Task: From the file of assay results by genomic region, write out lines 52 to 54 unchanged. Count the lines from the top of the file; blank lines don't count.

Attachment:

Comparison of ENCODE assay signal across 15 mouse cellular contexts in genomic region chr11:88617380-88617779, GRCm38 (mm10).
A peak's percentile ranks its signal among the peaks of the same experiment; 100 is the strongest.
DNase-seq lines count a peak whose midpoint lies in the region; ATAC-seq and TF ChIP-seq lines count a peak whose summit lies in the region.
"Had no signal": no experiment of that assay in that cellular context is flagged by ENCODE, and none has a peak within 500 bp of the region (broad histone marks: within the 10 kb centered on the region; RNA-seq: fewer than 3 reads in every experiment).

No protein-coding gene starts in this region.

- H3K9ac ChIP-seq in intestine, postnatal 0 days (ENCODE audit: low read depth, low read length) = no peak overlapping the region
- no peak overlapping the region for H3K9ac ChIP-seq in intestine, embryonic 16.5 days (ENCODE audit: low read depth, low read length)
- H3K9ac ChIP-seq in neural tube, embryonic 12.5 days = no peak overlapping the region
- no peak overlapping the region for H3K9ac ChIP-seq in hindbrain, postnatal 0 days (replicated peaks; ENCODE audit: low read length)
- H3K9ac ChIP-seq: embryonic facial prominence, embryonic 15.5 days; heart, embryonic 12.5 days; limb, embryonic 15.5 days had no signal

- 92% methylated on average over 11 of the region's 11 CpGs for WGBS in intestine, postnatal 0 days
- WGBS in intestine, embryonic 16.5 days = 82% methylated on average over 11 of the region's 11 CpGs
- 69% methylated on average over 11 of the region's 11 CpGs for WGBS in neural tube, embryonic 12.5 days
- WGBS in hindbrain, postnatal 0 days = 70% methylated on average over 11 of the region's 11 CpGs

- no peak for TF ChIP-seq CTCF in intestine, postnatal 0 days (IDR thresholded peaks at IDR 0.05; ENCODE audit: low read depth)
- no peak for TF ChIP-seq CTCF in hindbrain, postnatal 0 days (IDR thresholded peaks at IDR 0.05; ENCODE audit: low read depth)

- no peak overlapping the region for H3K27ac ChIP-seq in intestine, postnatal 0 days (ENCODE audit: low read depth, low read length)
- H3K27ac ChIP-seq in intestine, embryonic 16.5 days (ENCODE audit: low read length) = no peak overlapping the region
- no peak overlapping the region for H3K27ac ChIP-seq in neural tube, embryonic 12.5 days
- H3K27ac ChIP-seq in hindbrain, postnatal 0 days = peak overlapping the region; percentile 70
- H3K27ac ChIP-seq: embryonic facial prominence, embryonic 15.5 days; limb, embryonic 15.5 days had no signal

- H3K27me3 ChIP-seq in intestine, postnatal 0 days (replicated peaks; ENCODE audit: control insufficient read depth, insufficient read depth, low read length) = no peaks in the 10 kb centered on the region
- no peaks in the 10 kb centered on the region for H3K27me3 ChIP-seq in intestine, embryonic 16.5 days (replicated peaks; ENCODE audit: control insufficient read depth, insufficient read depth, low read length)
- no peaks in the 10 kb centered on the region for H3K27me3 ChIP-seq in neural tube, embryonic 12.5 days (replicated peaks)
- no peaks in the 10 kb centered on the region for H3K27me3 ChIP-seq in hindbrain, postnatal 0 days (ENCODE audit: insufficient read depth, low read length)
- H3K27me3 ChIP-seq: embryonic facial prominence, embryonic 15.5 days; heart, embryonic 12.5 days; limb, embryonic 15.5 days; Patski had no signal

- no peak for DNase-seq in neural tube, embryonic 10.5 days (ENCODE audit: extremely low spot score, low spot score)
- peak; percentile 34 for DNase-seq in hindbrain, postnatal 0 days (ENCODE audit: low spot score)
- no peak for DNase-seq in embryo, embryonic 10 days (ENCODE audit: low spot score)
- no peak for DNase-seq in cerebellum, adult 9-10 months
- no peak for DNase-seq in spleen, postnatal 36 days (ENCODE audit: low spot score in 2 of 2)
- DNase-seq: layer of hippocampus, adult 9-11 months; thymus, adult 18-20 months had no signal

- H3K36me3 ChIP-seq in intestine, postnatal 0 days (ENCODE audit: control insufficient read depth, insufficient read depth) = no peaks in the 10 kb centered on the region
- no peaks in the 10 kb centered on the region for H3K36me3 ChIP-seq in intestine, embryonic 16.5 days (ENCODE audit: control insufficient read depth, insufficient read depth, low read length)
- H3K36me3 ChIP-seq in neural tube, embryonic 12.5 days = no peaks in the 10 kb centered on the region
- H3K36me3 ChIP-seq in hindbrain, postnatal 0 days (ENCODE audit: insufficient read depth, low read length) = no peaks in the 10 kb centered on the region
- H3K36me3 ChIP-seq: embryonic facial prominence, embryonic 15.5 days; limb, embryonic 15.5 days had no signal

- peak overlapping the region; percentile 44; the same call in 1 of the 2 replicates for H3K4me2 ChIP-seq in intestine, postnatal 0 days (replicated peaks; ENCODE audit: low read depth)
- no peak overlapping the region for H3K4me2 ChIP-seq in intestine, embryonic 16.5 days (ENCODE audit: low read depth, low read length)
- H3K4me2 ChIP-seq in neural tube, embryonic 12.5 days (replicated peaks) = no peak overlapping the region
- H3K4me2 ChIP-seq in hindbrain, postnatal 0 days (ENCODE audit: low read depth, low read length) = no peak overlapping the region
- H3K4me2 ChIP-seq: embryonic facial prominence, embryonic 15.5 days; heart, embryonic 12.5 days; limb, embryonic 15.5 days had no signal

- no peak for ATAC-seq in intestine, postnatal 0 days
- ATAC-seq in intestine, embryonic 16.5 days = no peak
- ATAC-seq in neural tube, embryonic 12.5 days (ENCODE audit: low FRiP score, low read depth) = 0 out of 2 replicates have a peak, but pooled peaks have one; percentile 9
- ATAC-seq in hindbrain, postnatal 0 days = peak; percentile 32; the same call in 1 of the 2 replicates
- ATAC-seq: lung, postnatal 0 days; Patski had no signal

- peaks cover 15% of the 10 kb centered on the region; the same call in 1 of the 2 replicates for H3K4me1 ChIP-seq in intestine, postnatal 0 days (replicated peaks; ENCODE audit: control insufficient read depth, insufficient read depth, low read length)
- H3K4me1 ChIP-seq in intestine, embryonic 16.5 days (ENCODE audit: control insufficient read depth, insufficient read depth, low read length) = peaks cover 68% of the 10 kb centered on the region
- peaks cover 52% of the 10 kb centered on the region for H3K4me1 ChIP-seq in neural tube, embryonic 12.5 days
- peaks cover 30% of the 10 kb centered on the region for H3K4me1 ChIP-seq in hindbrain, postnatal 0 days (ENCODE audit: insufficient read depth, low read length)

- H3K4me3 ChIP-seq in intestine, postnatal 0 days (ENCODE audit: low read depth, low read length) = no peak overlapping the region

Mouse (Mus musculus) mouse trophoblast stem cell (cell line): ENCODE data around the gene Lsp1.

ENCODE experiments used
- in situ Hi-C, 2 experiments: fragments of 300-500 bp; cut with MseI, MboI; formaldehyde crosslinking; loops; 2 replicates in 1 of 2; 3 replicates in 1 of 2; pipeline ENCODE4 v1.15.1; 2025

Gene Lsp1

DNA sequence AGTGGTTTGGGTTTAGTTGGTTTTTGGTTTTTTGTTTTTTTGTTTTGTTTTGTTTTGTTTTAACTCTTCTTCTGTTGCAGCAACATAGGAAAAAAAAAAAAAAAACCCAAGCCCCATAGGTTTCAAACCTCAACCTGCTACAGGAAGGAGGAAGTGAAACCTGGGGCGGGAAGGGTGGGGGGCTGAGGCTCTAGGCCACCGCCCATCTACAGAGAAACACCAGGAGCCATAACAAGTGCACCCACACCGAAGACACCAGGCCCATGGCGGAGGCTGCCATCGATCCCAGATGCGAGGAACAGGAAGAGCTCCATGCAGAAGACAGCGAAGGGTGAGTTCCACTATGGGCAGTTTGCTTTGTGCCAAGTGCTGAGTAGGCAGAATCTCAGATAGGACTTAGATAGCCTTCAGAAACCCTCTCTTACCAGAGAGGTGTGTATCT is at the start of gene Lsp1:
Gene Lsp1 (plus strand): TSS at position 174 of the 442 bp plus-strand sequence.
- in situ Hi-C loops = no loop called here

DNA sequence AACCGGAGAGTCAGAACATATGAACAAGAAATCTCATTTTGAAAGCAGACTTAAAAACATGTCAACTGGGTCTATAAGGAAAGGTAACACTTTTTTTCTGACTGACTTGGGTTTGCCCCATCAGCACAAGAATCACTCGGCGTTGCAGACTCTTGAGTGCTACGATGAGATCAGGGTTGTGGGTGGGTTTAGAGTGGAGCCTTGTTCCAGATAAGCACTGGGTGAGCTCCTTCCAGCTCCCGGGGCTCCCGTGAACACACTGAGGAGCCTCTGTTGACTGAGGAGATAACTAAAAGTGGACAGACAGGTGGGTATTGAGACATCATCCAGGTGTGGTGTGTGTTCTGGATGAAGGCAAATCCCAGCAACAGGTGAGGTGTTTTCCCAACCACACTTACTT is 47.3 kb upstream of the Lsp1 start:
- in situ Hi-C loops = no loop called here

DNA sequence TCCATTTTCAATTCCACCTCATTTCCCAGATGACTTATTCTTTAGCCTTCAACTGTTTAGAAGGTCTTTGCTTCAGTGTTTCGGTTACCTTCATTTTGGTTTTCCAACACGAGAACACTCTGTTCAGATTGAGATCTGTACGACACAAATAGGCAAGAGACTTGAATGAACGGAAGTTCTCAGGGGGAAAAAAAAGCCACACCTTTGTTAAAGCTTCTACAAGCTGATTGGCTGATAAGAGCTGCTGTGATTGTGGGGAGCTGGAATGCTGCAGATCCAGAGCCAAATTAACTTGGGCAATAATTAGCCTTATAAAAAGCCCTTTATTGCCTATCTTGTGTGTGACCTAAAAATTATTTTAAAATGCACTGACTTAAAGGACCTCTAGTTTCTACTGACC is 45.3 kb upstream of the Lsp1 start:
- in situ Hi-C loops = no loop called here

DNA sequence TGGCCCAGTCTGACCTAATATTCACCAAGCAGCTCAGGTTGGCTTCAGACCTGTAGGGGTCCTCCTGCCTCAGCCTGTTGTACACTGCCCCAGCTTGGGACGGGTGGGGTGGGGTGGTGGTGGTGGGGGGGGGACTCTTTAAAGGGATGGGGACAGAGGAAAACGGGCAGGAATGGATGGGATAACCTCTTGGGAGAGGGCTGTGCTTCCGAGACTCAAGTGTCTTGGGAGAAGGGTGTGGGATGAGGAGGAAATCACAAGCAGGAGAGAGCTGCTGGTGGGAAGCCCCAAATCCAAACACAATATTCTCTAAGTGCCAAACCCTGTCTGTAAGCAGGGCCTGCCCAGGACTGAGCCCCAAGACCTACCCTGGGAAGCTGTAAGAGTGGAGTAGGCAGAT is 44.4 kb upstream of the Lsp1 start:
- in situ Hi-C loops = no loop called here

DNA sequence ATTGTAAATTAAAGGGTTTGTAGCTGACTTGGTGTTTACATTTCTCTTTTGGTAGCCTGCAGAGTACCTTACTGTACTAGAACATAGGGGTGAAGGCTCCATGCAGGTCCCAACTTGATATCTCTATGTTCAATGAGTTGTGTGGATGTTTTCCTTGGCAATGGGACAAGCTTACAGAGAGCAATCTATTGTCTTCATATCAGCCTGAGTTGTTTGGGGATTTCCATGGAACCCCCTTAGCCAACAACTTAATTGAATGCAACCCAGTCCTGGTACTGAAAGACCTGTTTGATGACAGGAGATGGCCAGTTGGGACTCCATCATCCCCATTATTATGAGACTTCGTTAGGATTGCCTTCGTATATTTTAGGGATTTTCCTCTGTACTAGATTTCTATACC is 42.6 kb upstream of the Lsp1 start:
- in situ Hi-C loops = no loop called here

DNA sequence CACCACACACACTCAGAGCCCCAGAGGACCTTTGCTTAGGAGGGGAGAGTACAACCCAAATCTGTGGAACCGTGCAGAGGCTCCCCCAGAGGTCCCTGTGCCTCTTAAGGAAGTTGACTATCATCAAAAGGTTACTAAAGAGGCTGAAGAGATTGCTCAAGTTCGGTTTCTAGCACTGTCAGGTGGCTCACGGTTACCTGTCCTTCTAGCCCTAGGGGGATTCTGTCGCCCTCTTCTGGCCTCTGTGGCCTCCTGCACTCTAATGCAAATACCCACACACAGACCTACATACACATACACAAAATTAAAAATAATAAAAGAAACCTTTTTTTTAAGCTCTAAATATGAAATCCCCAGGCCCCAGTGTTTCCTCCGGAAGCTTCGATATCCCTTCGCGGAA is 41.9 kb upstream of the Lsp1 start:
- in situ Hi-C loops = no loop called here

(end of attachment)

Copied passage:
- H3K4me3 ChIP-seq in intestine, postnatal 0 days (ENCODE audit: low read depth, low read length) = no peak overlapping the region

Mouse (Mus musculus) mouse trophoblast stem cell (cell line): ENCODE data around the gene Lsp1.

ENCODE experiments used